Face Out: ABA Board Member Tegan Tigani on Her Life Among Books

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In the latest installment of our series profiling American Booksellers Association Board membersBookselling This Week talks to Tegan Tigani, children’s book buyer at Queen Anne Book Company in Seattle, Washington. In May, Tigani was appointed to the ABA Board to fill a vacancy resulting from the election of Jamie Fiocco of Flyleaf Books as ABA President.

Bookselling This Week: Please talk about your early experiences with reading and books.

Tegan Tigani

Tegan Tigani: As I child, I often read books beyond my reading level or otherwise “inappropriate” for me. I remember choosing a copy of Black Beauty as a souvenir on a family road trip when I was in kindergarten. I probably spent the whole ride back leaning over to ask my sister, “What’s this word?” I read Clan of the Cave Bear before I was in middle school, too, and went right on to the sequels from my mom’s shelves. I sometimes bring those stories up in conversation with parents who are worried about finding a just-right book for their children because I don’t want reading to be stressful for parents or kids. I believe that if a reader is interested enough in a book, they won’t be discouraged by a too-high reading level. I believe that if young readers choose books with inappropriate adult content, some of it will go over their heads but what they do get won’t corrupt them. I like to say, “I read a lot of racy books when I was very young, so I didn’t have to experiment in real life.” Enjoying reading is a key to lifelong learning. Treat yourself, push yourself, let yourself be curious, no matter what age.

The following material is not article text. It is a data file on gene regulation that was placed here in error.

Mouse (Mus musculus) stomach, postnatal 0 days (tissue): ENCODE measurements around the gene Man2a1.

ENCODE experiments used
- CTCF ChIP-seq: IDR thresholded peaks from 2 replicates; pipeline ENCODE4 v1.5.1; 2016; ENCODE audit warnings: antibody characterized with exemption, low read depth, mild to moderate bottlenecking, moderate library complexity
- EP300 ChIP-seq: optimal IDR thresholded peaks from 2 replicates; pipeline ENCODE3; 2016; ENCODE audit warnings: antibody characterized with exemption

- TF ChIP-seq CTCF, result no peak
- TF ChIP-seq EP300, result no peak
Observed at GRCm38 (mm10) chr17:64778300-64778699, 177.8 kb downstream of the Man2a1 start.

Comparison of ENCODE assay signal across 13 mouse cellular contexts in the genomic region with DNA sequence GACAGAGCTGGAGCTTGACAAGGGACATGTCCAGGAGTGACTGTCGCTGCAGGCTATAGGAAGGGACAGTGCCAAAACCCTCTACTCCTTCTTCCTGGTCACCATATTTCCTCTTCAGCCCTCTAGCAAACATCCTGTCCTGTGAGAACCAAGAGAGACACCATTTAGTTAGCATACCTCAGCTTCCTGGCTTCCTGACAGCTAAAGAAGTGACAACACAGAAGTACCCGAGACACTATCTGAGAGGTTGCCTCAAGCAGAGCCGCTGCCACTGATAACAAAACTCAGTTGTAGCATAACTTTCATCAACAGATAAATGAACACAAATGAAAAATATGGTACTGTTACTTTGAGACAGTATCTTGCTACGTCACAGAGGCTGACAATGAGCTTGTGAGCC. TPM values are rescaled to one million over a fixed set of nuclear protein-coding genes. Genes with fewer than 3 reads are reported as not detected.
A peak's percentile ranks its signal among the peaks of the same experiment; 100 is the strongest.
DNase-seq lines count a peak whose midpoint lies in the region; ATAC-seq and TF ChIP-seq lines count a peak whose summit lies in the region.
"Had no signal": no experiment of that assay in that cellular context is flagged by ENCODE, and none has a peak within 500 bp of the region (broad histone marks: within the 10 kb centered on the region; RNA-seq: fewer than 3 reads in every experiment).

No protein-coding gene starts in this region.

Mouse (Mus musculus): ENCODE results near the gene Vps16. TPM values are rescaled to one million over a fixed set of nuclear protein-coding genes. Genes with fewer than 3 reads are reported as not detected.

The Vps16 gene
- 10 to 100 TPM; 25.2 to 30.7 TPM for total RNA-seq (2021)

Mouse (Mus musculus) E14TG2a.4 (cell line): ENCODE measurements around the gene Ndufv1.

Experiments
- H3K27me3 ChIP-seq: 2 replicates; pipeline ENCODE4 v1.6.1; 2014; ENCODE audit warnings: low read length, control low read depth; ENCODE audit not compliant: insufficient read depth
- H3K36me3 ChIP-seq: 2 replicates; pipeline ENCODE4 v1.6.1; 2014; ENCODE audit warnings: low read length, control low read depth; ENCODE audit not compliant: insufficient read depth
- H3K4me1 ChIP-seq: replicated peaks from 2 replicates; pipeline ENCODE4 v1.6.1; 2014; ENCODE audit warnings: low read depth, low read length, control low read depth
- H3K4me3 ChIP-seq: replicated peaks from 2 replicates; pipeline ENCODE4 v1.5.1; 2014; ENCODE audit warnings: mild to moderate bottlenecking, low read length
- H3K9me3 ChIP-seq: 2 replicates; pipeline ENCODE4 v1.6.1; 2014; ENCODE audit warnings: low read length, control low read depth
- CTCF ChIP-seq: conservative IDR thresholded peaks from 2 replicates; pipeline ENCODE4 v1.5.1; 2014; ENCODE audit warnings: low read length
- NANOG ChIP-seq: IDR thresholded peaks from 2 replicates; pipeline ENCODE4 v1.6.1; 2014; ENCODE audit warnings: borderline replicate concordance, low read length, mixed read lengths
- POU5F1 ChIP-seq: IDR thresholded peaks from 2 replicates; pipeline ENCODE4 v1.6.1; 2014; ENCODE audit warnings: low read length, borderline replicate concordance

BTW: Did you hold other positions in the book industry before becoming a bookseller?

TT: A part-time job at Queen Anne Avenue Books was my first job out of college. In high school, I worked in the school library, was president of the Library Club, and had the librarian as my advisor, so I had been on a bookish path for a while. Since becoming a bookseller, I have added to my book industry resume, though: I also work as a developmental editor for Girl Friday Productions and as a children’s picture book acquisitions editor-at-large for Sasquatch Books.

BTW: How did you begin as a bookseller, and how long after starting in bookselling did you begin to feel that you had found a special vocation?

TT: For two years after I moved to Seattle, I worked five days a week as the operations manager at The Children’s Museum and one day a week at the bookstore. I’ll never forget when a little girl came into the museum art activity I was leading and whispered loudly to her mom, “It’s THE BOOKSTORE LADY!” That was the first time I really identified as a bookseller. Katie is still a customer, even after going off to college, and she still makes me proud to be a bookseller.

BTW: What do you think was the most important factor that led to your establishing/buying your store?

TT: I’m rather unusual among ABA board members because I am not a store owner or even a store manager. I’d been working at Queen Anne Avenue Books for about 10 years when it closed suddenly in 2012 after ownership changes. I wasn’t in a place in my life where I could commit to owning a business, but people knew how much I’d loved the store. Within a few months of the store closing, I was contacted by a couple of customers who had been big readers and supporters; they knew their neighborhood needed a bookstore. That same day, I heard from a bookseller friend who had always wanted to own a bookstore and thought maybe Queen Anne was the right opportunity. I couldn’t believe the serendipity! I introduced Judy and Krijn de Jonge to Janis Segress, and they formed a partnership to open a brand-new store, Queen Anne Book Company, in the old Queen Anne Books location, hiring several of the former store’s staff. Even though I’m not the store’s owner, I think I can say that the community was the most important factor; we all knew that the neighborhood wanted to support an independent bookstore, and that Queen Anne is a community where customers and business owners alike put their money where their hearts are.